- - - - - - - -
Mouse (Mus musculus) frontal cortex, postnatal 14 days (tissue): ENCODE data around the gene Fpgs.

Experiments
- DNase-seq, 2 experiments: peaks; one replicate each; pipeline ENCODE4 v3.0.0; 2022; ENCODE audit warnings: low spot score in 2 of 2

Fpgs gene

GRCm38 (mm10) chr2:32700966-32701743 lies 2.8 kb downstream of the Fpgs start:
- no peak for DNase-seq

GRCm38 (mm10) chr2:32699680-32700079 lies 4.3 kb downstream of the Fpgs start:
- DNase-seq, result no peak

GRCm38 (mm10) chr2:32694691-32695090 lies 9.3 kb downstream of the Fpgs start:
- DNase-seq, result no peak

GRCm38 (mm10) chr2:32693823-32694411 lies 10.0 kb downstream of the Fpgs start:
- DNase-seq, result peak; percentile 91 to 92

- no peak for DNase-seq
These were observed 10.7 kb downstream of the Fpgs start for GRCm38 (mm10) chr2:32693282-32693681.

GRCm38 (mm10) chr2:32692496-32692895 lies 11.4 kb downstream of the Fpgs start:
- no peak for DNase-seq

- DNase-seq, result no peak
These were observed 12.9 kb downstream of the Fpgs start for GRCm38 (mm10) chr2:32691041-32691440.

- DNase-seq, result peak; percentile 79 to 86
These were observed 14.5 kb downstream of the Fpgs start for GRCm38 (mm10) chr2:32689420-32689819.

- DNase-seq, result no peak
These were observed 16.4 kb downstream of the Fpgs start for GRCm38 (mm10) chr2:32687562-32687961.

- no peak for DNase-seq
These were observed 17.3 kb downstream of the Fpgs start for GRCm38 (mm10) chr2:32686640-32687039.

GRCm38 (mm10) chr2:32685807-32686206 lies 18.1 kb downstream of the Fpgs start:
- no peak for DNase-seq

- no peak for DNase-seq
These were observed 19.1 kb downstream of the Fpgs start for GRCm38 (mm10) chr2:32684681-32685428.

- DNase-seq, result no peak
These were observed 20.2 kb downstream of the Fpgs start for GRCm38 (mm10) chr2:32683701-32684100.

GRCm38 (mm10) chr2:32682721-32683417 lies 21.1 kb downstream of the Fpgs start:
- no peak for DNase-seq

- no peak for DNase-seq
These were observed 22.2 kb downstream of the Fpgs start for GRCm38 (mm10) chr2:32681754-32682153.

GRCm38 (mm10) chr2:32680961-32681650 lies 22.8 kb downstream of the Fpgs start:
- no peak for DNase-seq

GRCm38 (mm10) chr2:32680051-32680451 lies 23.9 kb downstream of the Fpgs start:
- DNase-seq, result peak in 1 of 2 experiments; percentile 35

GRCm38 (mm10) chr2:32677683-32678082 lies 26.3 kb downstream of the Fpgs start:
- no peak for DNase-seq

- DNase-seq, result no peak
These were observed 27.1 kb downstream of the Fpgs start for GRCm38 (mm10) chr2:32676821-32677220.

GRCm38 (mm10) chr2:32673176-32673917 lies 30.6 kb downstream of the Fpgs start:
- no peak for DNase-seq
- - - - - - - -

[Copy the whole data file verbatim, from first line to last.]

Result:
Mouse (Mus musculus) frontal cortex, postnatal 14 days (tissue): ENCODE data around the gene Fpgs.

Experiments
- DNase-seq, 2 experiments: peaks; one replicate each; pipeline ENCODE4 v3.0.0; 2022; ENCODE audit warnings: low spot score in 2 of 2

Fpgs gene

GRCm38 (mm10) chr2:32700966-32701743 lies 2.8 kb downstream of the Fpgs start:
- no peak for DNase-seq

GRCm38 (mm10) chr2:32699680-32700079 lies 4.3 kb downstream of the Fpgs start:
- DNase-seq, result no peak

GRCm38 (mm10) chr2:32694691-32695090 lies 9.3 kb downstream of the Fpgs start:
- DNase-seq, result no peak

GRCm38 (mm10) chr2:32693823-32694411 lies 10.0 kb downstream of the Fpgs start:
- DNase-seq, result peak; percentile 91 to 92

- no peak for DNase-seq
These were observed 10.7 kb downstream of the Fpgs start for GRCm38 (mm10) chr2:32693282-32693681.

GRCm38 (mm10) chr2:32692496-32692895 lies 11.4 kb downstream of the Fpgs start:
- no peak for DNase-seq

- DNase-seq, result no peak
These were observed 12.9 kb downstream of the Fpgs start for GRCm38 (mm10) chr2:32691041-32691440.

- DNase-seq, result peak; percentile 79 to 86
These were observed 14.5 kb downstream of the Fpgs start for GRCm38 (mm10) chr2:32689420-32689819.

- DNase-seq, result no peak
These were observed 16.4 kb downstream of the Fpgs start for GRCm38 (mm10) chr2:32687562-32687961.

- no peak for DNase-seq
These were observed 17.3 kb downstream of the Fpgs start for GRCm38 (mm10) chr2:32686640-32687039.

GRCm38 (mm10) chr2:32685807-32686206 lies 18.1 kb downstream of the Fpgs start:
- no peak for DNase-seq

- no peak for DNase-seq
These were observed 19.1 kb downstream of the Fpgs start for GRCm38 (mm10) chr2:32684681-32685428.

- DNase-seq, result no peak
These were observed 20.2 kb downstream of the Fpgs start for GRCm38 (mm10) chr2:32683701-32684100.

GRCm38 (mm10) chr2:32682721-32683417 lies 21.1 kb downstream of the Fpgs start:
- no peak for DNase-seq

- no peak for DNase-seq
These were observed 22.2 kb downstream of the Fpgs start for GRCm38 (mm10) chr2:32681754-32682153.

GRCm38 (mm10) chr2:32680961-32681650 lies 22.8 kb downstream of the Fpgs start:
- no peak for DNase-seq

GRCm38 (mm10) chr2:32680051-32680451 lies 23.9 kb downstream of the Fpgs start:
- DNase-seq, result peak in 1 of 2 experiments; percentile 35

GRCm38 (mm10) chr2:32677683-32678082 lies 26.3 kb downstream of the Fpgs start:
- no peak for DNase-seq

- DNase-seq, result no peak
These were observed 27.1 kb downstream of the Fpgs start for GRCm38 (mm10) chr2:32676821-32677220.

GRCm38 (mm10) chr2:32673176-32673917 lies 30.6 kb downstream of the Fpgs start:
- no peak for DNase-seq